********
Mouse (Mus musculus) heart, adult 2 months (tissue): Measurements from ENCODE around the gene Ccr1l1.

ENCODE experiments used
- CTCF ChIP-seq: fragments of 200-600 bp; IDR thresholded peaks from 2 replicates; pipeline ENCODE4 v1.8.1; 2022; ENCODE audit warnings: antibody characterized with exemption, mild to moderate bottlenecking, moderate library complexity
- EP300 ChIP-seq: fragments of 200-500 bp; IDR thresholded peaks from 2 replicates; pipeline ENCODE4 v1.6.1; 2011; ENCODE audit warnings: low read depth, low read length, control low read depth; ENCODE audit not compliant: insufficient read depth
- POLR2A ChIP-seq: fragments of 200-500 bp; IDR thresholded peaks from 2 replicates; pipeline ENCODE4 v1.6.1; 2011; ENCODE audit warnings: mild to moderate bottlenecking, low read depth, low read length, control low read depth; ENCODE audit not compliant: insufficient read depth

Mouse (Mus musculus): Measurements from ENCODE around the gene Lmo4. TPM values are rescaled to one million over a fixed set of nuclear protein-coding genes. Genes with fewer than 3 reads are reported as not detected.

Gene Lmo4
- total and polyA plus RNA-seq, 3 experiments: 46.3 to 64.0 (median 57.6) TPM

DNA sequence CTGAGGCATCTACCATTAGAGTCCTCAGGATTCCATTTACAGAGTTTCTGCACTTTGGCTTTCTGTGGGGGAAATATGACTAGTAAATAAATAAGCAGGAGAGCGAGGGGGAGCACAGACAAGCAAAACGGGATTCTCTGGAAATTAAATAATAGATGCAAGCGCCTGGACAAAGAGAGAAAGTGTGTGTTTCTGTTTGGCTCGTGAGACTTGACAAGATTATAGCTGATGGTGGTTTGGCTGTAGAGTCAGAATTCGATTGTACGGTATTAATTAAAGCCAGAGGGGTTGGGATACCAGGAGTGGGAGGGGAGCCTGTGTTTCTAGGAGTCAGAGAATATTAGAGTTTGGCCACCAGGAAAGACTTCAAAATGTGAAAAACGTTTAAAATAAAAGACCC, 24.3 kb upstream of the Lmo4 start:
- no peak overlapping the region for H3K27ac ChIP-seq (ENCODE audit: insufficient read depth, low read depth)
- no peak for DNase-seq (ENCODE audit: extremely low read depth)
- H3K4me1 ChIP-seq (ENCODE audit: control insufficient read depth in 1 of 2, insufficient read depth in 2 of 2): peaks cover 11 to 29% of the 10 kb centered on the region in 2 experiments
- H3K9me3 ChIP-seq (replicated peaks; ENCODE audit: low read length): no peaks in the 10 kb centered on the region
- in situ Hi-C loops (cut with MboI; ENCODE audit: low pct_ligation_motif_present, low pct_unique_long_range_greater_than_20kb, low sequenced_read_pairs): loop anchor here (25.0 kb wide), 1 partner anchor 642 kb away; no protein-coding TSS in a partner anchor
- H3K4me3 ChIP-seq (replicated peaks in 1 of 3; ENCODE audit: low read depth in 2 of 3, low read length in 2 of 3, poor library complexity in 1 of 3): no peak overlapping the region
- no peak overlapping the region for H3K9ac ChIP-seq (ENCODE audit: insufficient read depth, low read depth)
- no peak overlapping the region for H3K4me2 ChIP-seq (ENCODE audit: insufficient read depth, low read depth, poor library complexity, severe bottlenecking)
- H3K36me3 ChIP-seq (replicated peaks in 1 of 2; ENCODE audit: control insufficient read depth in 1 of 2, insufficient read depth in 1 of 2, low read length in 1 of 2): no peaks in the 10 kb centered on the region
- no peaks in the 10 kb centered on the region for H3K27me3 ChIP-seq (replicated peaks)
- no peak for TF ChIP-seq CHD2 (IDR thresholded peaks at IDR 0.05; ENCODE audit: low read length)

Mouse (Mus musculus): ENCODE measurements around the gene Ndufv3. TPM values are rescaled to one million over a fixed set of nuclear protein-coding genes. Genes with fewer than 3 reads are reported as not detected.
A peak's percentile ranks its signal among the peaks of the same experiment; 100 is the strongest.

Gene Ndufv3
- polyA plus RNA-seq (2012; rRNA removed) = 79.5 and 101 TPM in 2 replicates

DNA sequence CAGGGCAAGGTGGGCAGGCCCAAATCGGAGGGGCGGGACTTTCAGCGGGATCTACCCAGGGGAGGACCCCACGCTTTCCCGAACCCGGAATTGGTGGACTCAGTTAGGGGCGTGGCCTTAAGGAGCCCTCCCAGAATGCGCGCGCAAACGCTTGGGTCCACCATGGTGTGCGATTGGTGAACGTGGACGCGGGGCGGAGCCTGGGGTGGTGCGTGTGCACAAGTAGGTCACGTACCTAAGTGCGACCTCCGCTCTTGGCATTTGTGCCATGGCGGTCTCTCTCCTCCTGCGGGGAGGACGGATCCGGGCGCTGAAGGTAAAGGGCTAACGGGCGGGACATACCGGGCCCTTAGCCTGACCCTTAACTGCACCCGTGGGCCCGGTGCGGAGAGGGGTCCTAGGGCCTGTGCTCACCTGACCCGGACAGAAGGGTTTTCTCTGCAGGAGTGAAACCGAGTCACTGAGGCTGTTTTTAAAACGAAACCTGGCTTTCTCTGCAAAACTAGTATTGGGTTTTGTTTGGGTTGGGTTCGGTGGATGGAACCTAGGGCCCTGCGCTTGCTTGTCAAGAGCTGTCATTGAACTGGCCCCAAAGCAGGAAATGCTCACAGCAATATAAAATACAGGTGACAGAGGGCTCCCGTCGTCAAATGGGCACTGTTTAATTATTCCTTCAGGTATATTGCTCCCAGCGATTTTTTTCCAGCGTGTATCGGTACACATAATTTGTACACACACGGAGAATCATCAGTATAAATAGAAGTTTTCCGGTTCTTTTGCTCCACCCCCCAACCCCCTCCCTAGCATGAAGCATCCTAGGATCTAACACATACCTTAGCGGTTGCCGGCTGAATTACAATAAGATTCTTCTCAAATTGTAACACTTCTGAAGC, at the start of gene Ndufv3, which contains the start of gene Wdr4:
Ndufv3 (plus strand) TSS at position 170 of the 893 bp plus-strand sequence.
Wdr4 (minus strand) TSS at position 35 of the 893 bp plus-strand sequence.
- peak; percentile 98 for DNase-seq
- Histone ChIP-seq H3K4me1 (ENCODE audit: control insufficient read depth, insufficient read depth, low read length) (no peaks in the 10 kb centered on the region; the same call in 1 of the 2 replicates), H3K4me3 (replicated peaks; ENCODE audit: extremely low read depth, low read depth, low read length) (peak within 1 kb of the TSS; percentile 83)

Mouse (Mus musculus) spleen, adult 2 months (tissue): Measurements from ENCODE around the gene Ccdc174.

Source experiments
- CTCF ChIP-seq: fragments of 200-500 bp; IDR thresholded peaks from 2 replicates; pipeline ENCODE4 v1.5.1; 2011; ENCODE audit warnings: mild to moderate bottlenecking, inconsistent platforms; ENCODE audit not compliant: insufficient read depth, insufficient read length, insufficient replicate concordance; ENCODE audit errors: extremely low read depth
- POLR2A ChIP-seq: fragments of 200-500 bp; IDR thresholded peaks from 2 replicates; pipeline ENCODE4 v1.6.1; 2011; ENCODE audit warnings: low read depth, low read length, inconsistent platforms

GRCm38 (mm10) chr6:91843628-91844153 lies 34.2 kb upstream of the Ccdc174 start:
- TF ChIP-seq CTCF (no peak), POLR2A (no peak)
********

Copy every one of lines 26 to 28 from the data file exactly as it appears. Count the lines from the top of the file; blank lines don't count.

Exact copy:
Ndufv3 (plus strand) TSS at position 170 of the 893 bp plus-strand sequence.
Wdr4 (minus strand) TSS at position 35 of the 893 bp plus-strand sequence.
- peak; percentile 98 for DNase-seq